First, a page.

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    Snow-shoeing: winter walking with big feet

    It’s hard to remember snow in the UK – it often falls and then just as quickly blows away, melts, or freezes into hard ice. But in continental mountain ranges, it can accumulate to metres deep. This gets to the point, in the Alps or Scandinavia for example, where walking about in boots is impossible – it’s not uncommon to end up with snow to your waist, in which case you can forget even a walk through the woods, let alone a mountain wander!

    To solve this problem, traditional cultures around the world came up with the same solution: increasing the size of the surface area that touches the snow, leading to the wearer not sinking as much – and the snow-shoe was born. Originally used for hunting and travelling in mountain and Arctic regions, snow-shoeing is now a popular recreational activity – think of it as winter walking with big feet.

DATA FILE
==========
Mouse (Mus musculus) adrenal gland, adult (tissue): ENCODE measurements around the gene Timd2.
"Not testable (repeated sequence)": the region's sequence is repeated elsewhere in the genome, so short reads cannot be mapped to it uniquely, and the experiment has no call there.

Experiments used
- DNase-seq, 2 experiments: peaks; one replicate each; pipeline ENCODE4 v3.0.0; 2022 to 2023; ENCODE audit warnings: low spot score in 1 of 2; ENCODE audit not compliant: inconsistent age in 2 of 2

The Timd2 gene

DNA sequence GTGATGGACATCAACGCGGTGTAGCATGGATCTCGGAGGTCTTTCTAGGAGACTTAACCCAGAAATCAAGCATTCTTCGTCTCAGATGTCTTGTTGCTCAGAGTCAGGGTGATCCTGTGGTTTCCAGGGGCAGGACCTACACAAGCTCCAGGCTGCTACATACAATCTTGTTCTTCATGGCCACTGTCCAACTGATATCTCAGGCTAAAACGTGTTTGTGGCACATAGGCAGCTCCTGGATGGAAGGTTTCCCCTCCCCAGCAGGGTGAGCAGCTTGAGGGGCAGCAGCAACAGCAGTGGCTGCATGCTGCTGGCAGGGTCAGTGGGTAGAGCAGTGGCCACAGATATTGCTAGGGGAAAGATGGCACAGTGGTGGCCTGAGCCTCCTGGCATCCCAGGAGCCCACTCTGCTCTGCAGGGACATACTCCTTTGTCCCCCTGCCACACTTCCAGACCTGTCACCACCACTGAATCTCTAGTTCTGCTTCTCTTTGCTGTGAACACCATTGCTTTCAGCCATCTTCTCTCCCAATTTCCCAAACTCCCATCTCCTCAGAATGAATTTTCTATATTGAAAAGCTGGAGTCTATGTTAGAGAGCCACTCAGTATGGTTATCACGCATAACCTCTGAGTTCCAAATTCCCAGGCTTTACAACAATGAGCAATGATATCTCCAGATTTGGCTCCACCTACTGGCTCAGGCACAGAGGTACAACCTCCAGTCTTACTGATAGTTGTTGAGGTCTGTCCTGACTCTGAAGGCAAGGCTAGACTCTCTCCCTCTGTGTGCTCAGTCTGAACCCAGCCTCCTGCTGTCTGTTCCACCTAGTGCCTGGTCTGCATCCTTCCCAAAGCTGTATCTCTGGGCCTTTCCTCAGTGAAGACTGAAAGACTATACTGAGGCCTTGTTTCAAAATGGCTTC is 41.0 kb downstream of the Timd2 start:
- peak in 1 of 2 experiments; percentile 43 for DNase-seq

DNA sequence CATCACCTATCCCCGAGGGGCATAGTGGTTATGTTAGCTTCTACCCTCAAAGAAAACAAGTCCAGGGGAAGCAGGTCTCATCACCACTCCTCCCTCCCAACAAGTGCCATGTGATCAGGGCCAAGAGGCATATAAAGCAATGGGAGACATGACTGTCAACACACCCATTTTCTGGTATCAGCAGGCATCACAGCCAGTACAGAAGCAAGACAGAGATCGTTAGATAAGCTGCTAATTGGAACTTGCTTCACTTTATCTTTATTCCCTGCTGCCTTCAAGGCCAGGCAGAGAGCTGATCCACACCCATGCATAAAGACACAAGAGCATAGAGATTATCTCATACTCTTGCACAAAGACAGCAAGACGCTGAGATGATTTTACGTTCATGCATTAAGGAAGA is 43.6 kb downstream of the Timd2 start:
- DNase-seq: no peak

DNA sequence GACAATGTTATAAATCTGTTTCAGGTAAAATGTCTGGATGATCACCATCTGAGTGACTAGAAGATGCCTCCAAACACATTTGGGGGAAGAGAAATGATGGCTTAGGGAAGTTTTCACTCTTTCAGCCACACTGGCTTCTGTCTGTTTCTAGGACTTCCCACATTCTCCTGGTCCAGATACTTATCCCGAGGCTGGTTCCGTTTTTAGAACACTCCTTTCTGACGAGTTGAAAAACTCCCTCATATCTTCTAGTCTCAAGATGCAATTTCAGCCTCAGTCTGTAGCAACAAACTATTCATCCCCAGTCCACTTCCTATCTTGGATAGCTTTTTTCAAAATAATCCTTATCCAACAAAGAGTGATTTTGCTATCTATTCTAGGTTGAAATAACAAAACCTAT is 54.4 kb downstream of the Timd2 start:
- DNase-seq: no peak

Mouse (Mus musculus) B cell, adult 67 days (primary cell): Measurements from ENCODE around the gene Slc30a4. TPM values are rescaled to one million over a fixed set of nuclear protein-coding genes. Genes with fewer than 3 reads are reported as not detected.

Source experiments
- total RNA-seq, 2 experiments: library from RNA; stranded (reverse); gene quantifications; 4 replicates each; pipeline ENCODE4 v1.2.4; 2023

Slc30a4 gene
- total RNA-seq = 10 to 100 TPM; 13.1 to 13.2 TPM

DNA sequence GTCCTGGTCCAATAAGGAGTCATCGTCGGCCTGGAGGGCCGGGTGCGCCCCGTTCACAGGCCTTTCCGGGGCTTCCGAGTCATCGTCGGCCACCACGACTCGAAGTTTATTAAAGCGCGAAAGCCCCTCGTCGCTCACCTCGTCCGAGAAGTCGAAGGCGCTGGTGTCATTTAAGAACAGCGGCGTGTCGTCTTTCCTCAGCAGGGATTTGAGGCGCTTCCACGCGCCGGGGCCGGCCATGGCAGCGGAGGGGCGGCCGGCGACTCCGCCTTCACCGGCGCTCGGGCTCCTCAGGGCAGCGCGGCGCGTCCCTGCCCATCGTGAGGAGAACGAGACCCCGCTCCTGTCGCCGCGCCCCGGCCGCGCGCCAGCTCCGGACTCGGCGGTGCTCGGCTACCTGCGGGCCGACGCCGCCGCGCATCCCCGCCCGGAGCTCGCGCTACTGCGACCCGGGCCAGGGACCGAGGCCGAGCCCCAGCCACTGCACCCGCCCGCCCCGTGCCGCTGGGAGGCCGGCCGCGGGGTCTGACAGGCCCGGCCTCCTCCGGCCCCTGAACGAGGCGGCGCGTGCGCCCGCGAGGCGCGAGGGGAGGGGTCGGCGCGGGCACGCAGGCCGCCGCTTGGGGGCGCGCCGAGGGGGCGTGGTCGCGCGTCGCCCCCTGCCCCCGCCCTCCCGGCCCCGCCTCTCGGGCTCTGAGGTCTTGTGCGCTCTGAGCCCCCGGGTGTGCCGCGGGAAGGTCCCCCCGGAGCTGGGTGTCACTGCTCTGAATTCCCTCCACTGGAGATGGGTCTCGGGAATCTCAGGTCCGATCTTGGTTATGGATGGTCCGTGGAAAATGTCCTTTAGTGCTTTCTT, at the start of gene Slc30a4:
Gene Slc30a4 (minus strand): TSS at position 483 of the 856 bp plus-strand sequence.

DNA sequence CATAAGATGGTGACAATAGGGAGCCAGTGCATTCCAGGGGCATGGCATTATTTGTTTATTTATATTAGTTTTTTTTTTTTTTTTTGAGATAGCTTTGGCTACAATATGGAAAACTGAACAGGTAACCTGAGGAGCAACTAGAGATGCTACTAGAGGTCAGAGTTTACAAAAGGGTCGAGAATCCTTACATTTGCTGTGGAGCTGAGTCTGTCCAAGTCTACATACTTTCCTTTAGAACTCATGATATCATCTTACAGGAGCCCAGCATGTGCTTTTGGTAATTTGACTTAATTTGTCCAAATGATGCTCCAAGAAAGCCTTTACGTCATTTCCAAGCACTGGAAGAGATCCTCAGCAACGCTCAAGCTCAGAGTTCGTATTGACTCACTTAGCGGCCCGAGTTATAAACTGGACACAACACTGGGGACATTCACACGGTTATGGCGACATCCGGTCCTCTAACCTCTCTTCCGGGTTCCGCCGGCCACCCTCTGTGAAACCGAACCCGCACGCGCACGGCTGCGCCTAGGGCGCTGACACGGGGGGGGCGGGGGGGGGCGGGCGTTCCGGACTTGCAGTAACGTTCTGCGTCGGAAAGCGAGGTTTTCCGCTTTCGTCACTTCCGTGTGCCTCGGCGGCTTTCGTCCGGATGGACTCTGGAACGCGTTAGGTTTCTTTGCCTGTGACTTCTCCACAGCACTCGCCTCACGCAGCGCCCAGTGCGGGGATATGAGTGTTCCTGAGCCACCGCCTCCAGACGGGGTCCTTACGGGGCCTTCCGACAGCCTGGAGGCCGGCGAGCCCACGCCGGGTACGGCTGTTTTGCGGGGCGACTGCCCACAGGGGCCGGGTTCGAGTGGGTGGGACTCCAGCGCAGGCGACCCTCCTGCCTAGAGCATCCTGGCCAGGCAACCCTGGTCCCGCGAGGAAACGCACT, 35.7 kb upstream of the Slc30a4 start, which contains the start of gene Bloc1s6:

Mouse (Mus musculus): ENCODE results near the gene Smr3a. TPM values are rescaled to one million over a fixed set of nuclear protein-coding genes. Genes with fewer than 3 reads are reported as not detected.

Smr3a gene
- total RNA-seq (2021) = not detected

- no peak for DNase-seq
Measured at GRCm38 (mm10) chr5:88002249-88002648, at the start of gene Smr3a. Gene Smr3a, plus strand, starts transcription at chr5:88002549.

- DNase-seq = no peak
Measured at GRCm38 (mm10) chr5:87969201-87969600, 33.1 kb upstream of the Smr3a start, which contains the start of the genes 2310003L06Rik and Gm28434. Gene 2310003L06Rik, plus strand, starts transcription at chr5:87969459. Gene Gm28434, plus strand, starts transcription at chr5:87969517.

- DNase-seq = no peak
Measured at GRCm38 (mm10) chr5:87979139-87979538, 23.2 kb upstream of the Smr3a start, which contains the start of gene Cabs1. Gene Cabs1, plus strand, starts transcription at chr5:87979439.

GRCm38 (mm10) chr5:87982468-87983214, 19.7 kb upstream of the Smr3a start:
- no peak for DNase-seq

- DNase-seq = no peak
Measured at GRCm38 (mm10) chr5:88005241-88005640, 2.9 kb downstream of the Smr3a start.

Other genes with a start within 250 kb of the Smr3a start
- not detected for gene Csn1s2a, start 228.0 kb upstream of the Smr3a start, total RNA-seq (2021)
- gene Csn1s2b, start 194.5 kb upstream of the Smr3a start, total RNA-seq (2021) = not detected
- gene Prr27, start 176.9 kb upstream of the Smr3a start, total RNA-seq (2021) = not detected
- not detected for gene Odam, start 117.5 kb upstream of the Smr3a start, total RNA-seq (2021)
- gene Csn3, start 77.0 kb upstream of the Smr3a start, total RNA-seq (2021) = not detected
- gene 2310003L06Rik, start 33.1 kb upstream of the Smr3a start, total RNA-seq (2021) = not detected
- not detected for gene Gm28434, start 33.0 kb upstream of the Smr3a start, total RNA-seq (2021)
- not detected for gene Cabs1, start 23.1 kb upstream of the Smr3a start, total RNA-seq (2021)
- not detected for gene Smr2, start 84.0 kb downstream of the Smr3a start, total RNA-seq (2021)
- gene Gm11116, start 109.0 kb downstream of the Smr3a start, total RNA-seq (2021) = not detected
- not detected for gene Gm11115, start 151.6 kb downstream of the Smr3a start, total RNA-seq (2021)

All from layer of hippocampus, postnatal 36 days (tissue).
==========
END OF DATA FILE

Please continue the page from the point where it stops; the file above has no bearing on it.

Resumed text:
One of the benefits of snow-shoeing as opposed to skiing is that it’s easy to pick up and the snow-shoes themselves are a relatively cheap addition to your usual walking kit – they’re more like platforms than actual shoes, and attach to whatever boots you’re wearing. Most importantly, you don’t need technical boots; summer boots with thick socks will work fine. On a recent trip to the Alps, I used my Meindl boots – the Vakuum GTX in a pair of MSR snow shoes – they had the right amount of flex and insulation but without being too bulky. The next weekend I was using them walking in a forest in southern England, which shows the boots’ versatility.

    The best place to start show-shoeing is in the Alps – not only do they have a good selection of snow-shoes to rent or buy, but there are signposted show-shoe routes at many of the ski resorts, and guidebooks to more adventurous trails. Or, if you really want to get away from it all and explore the mountains in winter, consider hiring an International Mountain Leader to take you out.

    Winter shouldn’t be a time to stay indoors; the different light, snow-capped peaks and different assemblage of wildlife (mammal tracks are much easier to spot) make it a wonderful time of year to adventure. Learning to snow-shoe and heading out on some walks is a great way to add a new skill – one that’s easy to pick up and uses your current boots.

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